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Wulff, M. (1951). The Problem of Neurotic Manifestations in Children of Preoedipal Age. Psychoanal. St. Child, 6:169-179.

(1951). Psychoanalytic Study of the Child, 6:169-179

The Problem of Neurotic Manifestations in Children of Preoedipal Age

M. Wulff, M.D.

The neurotic phenomena manifested by children of preoedipal age present problems which have not yet been definitely clarified in the psychoanalytic literature. It has not yet been decided whether we are permitted to speak of the neurotic manifestations, exhibited in the period of life between one and four years, in the same sense as we do of the neuroses of adults; i.e., whether we are to conceive of them as definite, well-defined clinical syndromes, although there is no doubt that even at this young age we can observe the most variegated neurotic symptoms which in their manifest form closely resemble adult neuroses. Freud states of his little phobic patient that he is not the only child who, during one period of childhood, suffered from phobias (3). Such diseases are known to be very frequent even in children whose upbringing leaves little to wish for as far as strictness is concerned. These children either become neurotic at a later age or they remain healthy. Their phobias are screamed down in the nurseries, because they are inaccessible to treatment and certainly extremely inconvenient (3).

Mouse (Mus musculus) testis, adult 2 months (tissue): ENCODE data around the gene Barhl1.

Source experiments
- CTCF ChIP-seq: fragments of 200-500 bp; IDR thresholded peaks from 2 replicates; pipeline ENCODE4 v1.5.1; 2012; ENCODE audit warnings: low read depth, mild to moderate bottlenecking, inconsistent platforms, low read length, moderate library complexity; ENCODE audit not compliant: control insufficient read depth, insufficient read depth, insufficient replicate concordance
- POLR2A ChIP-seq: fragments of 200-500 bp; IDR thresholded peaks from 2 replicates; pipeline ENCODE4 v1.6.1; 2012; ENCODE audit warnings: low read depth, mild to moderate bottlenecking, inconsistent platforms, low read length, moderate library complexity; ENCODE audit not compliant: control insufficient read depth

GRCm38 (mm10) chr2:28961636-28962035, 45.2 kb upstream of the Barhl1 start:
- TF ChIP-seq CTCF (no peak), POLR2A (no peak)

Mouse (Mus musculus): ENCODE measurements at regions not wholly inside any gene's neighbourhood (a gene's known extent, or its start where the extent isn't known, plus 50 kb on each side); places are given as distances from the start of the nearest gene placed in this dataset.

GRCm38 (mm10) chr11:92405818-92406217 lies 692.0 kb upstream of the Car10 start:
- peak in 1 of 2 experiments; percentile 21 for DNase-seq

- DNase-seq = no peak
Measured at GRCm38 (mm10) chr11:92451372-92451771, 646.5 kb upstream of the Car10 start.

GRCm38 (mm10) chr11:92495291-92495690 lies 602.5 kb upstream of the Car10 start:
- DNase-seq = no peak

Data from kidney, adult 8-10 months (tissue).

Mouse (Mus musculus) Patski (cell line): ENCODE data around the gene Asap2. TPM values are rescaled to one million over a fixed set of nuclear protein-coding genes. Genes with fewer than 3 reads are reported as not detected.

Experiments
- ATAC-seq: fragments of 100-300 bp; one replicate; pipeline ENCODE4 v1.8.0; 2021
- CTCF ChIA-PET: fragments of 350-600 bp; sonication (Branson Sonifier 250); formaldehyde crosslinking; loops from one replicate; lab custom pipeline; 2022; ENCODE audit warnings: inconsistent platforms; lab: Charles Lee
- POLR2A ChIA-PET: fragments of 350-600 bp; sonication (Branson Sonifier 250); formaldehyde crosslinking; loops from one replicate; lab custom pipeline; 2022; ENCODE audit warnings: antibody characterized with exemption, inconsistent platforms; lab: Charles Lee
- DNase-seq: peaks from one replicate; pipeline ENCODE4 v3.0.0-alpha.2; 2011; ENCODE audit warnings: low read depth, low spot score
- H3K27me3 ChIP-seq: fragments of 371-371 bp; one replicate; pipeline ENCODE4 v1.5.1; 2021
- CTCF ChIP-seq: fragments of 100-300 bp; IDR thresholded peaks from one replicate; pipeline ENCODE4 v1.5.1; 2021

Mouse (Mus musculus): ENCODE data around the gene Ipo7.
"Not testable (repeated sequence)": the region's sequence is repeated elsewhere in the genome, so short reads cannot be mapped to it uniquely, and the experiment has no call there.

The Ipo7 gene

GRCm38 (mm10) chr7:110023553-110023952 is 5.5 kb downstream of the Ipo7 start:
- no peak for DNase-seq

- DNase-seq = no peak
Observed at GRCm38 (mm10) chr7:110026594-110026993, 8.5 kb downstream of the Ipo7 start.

Elsewhere Freud made the following remark about the neurotic manifestations of childhood: "The order in which the principal forms of neurosis are customarily ranked, namely—hysteria, obsessional neurosis, paranoia, dementia praecox—corresponds (if not quite exactly) to the order of incidence of these diseases from childhood onward. Hysterical manifestations may be observed already in early childhood; the first symptoms of obsessional neurosis usually declare themselves in the second period of childhood (from six to eight years of age); whilst the other two psychoneuroses, which I have coupled under the joint designation paraphrenia, first appear after puberty and during adult life" (4p. 123).

In the meantime, the development of the technique of play analysis has increased the number of published case histories of analyzed neuroses of children, and our conception of the neurotic manifestations of the preoedipal phase must be integrated with our new experiences.

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